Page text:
“As a clinician, you need to be prepared to answer all parents’ questions,” Macias-DeFrance said. “This helps develop trust and paves a pathway to a sense of normalcy that families seek.”
She developed the specialty rotation with Karin De La Fuente, a speech-language pathologist who has supervised SLP graduate students in clinical settings for 25 years.
De La Fuente, owner of El Paso Speech & Language Service Excellence Inc., has volunteered with the clinic since 2015. She has traveled to Bolivia and Mexico to volunteer with Operation Smile, an international medical charity that provides free surgeries for children and young adults in developing countries who are born with cleft lips, cleft palates or other dental or facial conditions.
As part of their clinical preparation, students read journal articles about the subject and receive a list of cleft terminology. De La Fuente also briefs them about their clinical roles and responsibilities.
Before making their assessment, students review the patient’s chart that has reports from different medical providers such as the audiologist. They identify the patient’s structural abnormalities that may affect his or her ability to speak, eat or swallow.
Once with the patient, students screen for voice, resonance or articulation disorders. They ask parents about their speech therapy goals for their child and the services their child receives at home or at school.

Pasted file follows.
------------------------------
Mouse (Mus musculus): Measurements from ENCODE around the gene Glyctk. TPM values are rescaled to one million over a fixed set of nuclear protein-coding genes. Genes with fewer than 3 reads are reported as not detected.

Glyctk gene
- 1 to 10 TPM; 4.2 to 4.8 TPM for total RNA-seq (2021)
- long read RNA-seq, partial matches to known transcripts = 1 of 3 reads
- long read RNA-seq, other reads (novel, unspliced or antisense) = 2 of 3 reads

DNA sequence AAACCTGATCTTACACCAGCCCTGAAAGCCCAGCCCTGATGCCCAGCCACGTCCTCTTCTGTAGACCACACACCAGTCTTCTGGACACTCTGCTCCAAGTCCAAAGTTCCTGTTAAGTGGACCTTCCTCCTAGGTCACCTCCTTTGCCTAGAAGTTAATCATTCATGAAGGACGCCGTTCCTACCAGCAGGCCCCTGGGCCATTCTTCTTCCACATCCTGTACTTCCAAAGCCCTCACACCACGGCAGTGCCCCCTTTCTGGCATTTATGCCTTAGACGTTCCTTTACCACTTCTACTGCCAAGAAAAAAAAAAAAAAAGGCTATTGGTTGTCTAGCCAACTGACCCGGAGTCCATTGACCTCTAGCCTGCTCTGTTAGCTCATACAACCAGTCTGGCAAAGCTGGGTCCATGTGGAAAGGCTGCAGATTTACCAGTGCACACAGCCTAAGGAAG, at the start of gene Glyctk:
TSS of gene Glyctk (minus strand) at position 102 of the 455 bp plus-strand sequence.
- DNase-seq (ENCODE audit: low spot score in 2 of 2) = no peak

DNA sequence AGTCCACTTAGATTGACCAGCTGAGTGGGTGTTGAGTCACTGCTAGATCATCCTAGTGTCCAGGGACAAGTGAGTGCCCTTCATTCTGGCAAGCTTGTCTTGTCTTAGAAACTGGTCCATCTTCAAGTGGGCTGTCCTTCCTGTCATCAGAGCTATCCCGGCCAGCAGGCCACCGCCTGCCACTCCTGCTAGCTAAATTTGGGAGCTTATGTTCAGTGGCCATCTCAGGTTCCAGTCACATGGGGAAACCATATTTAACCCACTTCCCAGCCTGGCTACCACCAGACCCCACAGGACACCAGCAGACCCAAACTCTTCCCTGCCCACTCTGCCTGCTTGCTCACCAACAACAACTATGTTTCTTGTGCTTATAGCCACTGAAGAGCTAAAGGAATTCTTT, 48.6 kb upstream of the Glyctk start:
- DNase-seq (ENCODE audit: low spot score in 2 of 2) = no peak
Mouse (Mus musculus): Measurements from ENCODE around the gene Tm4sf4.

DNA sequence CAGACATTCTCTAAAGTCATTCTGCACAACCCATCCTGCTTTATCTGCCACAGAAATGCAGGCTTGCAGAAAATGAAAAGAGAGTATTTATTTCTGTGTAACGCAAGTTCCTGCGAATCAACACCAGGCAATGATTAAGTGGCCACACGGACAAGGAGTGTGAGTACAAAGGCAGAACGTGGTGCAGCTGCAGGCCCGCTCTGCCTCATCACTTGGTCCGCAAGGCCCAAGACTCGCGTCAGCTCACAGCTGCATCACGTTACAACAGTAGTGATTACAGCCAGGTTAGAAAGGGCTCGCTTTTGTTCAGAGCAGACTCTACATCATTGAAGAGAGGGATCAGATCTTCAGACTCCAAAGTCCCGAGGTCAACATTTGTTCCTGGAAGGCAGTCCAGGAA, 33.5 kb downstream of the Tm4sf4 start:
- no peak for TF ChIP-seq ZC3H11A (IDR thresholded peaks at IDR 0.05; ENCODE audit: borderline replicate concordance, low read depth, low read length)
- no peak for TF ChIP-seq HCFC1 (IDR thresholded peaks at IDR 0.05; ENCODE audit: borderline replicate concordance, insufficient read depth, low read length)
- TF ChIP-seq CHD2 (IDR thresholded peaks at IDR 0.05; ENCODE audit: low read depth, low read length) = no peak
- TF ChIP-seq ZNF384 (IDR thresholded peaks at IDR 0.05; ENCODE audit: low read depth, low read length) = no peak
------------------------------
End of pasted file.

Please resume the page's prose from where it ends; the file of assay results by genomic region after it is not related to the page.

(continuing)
“The students are super excited about how much learning is going on,” De La Fuente said. “Not just from me but from all the other disciplines.”
Vazquez, who completed her rotation in January 2018, returned to the clinic in June to help ease the transition of the new student teams. Alvarado said watching Vazquez evaluate patients helped her to better understand the process.
At the end of the clinic, students meet with the team to discuss their findings. They talk about each patient’s progress and make recommendations to continue therapy or suggest different treatment options.
Vazquez said that learning from the team’s health professionals has made her a better practitioner.
“What I have loved about the rotation, more than the opportunity to develop my skill set as a speech-language pathologist, is learning from other health care professionals who are just as committed as me to serving the border region,” Vazquez said.